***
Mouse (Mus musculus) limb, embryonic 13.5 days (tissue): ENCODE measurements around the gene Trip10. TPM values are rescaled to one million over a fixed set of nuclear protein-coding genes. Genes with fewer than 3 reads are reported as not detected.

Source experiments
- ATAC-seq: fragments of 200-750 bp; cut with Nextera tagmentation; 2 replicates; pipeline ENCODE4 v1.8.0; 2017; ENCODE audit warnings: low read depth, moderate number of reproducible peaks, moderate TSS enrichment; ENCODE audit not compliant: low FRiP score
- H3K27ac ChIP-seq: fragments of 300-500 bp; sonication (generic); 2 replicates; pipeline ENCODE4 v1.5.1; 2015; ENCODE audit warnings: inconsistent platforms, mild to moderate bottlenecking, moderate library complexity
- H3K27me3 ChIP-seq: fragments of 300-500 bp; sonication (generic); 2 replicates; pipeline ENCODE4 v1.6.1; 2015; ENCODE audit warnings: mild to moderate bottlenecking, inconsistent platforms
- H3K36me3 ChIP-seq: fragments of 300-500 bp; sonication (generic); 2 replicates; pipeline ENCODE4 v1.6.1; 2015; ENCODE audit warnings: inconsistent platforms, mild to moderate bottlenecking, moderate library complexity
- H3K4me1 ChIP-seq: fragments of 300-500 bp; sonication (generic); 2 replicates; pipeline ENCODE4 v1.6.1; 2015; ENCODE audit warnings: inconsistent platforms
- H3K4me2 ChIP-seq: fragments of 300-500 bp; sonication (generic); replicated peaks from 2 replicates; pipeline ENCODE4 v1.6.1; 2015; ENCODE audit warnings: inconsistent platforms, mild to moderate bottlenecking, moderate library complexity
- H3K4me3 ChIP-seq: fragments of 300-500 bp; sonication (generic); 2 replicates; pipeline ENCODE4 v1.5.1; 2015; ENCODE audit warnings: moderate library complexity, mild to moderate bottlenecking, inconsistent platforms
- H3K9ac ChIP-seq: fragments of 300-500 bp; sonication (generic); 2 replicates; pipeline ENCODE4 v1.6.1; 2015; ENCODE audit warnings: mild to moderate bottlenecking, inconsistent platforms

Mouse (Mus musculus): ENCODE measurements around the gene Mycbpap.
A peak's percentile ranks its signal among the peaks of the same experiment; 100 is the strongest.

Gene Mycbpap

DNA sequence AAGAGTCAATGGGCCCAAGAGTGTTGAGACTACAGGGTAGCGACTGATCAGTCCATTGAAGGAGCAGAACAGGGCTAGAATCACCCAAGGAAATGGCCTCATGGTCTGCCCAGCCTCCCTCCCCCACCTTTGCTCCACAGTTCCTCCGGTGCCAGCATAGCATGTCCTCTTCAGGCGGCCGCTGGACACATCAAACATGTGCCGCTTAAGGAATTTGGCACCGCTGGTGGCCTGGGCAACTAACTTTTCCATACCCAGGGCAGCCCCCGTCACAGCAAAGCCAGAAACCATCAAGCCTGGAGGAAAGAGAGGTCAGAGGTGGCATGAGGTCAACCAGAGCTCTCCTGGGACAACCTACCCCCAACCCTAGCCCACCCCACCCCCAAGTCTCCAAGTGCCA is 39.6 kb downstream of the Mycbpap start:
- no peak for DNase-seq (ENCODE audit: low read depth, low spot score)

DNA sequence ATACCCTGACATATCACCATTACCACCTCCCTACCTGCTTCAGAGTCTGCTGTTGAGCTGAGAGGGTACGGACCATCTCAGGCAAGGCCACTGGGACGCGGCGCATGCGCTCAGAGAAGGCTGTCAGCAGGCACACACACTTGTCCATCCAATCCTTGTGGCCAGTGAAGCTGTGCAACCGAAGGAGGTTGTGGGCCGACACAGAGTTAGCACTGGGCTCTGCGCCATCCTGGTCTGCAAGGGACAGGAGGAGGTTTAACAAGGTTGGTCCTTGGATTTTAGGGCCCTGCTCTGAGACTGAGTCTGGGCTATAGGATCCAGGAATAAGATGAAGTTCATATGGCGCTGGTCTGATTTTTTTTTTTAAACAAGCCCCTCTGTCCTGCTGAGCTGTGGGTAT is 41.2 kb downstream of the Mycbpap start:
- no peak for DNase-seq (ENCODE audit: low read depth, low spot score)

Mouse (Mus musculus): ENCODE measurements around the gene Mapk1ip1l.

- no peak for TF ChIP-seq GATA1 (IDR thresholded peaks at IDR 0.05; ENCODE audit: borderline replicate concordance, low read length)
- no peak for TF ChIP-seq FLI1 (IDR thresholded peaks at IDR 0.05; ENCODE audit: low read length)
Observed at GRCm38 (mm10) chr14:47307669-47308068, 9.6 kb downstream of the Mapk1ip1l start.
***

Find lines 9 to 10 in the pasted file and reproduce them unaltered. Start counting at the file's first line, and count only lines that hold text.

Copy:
- H3K4me3 ChIP-seq: fragments of 300-500 bp; sonication (generic); 2 replicates; pipeline ENCODE4 v1.5.1; 2015; ENCODE audit warnings: moderate library complexity, mild to moderate bottlenecking, inconsistent platforms
- H3K9ac ChIP-seq: fragments of 300-500 bp; sonication (generic); 2 replicates; pipeline ENCODE4 v1.6.1; 2015; ENCODE audit warnings: mild to moderate bottlenecking, inconsistent platforms